Valdosta Daily Times

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November 21, 2013

Ballooning animal controversies mar Macy's parade

NEW YORK — Macy’s Thanksgiving Day Parade is awash in animal-related protests over its floats, with controversies involving the unlikely pairing of rocker Joan Jett and Shamu the killer whale.

Activists plan to line the route of next week’s parade to protest a SeaWorld float over accusations in a new documentary that the theme parks treat whales badly. And ranchers succeeded in getting Jett pulled off the South Dakota tourism float after they questioned why the vegetarian and animal-rights ally was representing their beef-loving state.

The float flaps threaten to shake Macy’s traditional position of staying out of politics and soaring silently above the fray, like the massive balloons of Snoopy, Kermit the Frog and SpongeBob SquarePants.

“The parade has never taken on, promoted or otherwise engaged in social commentary, political debate or other forms of advocacy,” Cincinnati-based Macy’s Inc. said in a statement this week.

It was in that spirit that parade executive producer Amy Kule said Tuesday that the SeaWorld float is staying.

“There is no controversy,” she said. “Our goal is to entertain, and that is their goal, as well.”

The SeaWorld float, which depicts rolling waves, tropical fish, penguins and Shamu, comes months after the release of the documentary “Blackfish,” which contends that SeaWorld’s poor treatment of its killer whales contributed to the aggression of a whale involved in a trainer’s death.

SeaWorld says the accusations have “absolutely no basis” and that “the men and women who care for these animals at SeaWorld are dedicated in every respect to their health and well-being.”

Activists, including members of the People for the Ethical Treatment of Animals, say they plan to stage a protest somewhere along the route during next week’s parade. And the group says it has sent Macy’s more than 80,000 emails from animal lovers demanding that the store drop the float.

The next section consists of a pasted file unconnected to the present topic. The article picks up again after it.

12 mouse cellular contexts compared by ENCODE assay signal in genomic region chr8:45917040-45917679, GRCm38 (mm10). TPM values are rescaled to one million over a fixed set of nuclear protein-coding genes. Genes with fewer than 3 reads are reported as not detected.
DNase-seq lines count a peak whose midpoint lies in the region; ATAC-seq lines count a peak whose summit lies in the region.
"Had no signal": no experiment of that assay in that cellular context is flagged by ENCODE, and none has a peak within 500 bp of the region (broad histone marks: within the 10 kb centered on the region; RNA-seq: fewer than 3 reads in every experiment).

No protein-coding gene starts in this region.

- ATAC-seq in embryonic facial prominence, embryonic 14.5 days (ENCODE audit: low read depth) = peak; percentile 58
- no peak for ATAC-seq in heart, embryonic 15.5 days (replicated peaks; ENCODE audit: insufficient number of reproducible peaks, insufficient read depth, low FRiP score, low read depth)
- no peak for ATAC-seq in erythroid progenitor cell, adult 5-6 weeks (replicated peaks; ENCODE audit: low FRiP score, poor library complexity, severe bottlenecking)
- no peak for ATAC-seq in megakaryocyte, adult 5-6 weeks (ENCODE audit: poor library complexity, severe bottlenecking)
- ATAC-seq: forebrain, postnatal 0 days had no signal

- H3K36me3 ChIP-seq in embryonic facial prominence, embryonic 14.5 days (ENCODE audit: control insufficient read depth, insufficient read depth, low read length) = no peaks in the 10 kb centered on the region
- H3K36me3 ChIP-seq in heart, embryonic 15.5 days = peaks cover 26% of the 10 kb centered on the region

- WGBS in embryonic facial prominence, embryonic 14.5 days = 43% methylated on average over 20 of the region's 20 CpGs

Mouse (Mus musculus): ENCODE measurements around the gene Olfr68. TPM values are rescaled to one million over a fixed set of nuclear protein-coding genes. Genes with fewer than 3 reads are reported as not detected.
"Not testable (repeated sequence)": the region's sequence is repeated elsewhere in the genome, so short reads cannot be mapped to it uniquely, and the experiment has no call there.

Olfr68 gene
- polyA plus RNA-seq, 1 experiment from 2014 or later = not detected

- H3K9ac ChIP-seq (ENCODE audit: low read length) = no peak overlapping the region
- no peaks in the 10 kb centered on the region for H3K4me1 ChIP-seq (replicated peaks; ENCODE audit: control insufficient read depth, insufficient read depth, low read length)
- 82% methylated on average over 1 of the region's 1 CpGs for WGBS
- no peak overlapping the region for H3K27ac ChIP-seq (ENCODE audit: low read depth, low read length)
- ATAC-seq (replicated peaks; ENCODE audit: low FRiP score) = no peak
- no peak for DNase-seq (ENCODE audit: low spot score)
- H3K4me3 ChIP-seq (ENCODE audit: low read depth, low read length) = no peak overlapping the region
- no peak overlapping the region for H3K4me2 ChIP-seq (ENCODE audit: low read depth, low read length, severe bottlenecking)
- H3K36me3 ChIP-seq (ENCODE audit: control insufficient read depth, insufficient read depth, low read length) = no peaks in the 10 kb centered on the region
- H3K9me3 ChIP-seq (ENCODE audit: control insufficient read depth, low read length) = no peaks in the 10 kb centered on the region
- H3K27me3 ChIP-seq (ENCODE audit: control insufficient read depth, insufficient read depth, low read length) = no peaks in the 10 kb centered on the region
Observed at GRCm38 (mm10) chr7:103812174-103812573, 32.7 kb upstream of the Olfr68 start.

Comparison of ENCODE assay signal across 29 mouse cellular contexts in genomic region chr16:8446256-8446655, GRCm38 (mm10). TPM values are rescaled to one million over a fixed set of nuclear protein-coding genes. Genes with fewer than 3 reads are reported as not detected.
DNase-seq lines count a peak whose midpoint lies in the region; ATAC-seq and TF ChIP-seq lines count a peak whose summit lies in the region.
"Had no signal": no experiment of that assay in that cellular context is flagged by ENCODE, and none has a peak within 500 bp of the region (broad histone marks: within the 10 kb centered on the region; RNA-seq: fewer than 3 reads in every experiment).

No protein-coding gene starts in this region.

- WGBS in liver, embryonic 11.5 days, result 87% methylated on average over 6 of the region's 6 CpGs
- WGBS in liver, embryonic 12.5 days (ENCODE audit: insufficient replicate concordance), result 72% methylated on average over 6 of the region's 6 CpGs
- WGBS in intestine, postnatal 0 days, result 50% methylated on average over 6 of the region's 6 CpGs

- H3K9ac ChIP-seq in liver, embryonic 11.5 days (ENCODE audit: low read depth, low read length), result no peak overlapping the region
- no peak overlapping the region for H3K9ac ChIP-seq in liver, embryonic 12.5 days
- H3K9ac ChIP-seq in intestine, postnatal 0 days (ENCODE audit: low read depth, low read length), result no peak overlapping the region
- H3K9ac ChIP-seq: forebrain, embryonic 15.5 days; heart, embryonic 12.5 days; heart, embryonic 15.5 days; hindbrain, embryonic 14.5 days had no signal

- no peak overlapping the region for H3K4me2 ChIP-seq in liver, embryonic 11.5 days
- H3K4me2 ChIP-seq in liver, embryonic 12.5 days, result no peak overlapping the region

Among those joining were actor Alec Baldwin and his wife, Hilaria, who wrote last week that SeaWorld was a “cruel prison for whales” and that the parks “should not be celebrated with a giant Shamu float parading down 34th Street.”

Kenneth Sherrill, professor emeritus of political science at Manhattan’s Hunter College and a longtime parade watcher, says the SeaWorld controversy puts Macy’s in a tough spot.

“It’s damned if they do, damned if they don’t,” Sherrill said. “Macy’s is making a statement. If there’s a political conflict, saying ‘I’m not getting involved’ means you’re supporting the status quo.”  

PETA also is connected to the float controversy involving Jett, an animal-rights vegetarian who works with the organization.

She was scheduled to sing atop South Dakota’s tourism float until an outcry from the South Dakota Cattlemen’s Association, which said it made no sense to feature an artist who is critical of the state’s top economic sector.

Macy’s found a solution: The “I Love Rock ‘n’ Roll” singer and her Blackhearts band are being moved to a different float as yet to be announced. A parade spokesman said it made the move so attention isn’t diverted from the “entertainment mission” of the event, which also features Carrie Underwood, Jimmy Fallon, the Radio City Rockettes and the cast members of the reality show “Duck Dynasty.”

The parade has gone on through previous controversies.

In 2011, Tim Burton’s “B. Boy” balloon took flight despite critics labeling it “creepy” for its depiction of a snaggle-toothed boy made out of old party balloons.

And last year, Elmo’s appearance followed sexual abuse charges against longtime puppeteer Kevin Clash, whose recorded voice was heard on a float. That parade also included confetti made from shredded New York City police documents.

 

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